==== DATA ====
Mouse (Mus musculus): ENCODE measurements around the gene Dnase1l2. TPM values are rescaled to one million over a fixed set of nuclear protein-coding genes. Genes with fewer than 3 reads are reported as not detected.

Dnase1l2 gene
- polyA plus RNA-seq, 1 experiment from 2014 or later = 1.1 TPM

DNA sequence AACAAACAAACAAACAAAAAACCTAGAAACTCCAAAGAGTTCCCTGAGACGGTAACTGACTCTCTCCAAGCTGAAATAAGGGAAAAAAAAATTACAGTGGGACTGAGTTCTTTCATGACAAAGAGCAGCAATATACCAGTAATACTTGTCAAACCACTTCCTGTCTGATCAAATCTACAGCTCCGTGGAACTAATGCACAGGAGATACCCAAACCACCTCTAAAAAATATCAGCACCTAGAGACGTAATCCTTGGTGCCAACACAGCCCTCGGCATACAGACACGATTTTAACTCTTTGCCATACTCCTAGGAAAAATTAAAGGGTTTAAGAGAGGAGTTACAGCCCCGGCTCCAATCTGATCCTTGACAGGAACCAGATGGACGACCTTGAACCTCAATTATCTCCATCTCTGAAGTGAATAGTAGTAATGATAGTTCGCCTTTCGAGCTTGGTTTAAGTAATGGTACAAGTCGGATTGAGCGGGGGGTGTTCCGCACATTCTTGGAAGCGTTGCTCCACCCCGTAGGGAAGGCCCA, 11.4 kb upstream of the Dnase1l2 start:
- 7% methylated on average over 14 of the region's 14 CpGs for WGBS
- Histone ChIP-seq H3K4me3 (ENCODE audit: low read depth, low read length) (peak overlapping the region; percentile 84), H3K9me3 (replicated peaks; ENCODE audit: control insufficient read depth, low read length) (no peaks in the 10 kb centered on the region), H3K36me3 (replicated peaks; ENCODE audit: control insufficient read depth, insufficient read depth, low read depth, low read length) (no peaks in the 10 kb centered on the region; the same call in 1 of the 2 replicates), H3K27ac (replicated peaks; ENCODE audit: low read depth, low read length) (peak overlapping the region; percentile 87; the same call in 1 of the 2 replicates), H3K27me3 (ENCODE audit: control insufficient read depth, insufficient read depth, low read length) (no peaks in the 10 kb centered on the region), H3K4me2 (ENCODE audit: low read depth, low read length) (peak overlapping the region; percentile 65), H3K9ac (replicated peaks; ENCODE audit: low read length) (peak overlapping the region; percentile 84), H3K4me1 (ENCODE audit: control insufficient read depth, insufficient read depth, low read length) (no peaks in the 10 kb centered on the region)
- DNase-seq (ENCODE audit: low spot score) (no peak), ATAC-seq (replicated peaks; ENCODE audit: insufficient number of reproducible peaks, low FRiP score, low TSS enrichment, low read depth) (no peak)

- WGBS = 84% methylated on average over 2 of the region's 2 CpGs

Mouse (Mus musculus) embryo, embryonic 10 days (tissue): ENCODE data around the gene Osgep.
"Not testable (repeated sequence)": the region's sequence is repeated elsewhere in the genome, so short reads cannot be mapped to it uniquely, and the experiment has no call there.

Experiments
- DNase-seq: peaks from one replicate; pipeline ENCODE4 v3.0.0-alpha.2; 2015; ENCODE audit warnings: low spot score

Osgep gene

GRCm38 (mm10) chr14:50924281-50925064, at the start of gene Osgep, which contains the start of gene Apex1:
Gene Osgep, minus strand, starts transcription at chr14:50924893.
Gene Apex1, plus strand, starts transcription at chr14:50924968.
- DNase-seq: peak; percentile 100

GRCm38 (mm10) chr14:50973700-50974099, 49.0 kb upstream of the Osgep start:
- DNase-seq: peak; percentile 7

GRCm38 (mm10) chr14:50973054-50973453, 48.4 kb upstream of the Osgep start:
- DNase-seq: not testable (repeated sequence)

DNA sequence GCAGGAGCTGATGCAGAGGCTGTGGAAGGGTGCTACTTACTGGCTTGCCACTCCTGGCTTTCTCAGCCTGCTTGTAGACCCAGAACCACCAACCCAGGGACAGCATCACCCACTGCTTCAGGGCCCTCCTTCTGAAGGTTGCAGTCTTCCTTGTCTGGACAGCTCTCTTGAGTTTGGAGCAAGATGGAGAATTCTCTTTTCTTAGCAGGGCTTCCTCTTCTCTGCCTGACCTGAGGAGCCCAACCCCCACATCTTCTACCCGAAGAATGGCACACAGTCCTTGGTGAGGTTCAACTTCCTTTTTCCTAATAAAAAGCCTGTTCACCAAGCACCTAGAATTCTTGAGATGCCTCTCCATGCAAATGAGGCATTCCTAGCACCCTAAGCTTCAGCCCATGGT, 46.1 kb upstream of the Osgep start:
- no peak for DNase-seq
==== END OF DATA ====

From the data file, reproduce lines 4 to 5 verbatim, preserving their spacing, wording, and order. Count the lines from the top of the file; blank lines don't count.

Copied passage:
DNA sequence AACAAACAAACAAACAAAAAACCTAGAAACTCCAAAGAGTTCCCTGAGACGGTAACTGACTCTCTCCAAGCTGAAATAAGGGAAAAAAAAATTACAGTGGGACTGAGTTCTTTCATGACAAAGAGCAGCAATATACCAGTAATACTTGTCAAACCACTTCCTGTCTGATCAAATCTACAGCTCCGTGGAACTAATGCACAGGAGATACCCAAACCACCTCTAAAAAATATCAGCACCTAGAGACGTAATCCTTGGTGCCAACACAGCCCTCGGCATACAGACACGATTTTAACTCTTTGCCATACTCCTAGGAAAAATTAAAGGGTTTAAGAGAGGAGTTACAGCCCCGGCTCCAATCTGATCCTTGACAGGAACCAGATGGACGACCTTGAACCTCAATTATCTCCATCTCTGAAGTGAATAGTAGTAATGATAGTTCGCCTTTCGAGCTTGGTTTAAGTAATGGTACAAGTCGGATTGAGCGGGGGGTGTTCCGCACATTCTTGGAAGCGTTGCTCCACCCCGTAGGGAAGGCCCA, 11.4 kb upstream of the Dnase1l2 start:
- 7% methylated on average over 14 of the region's 14 CpGs for WGBS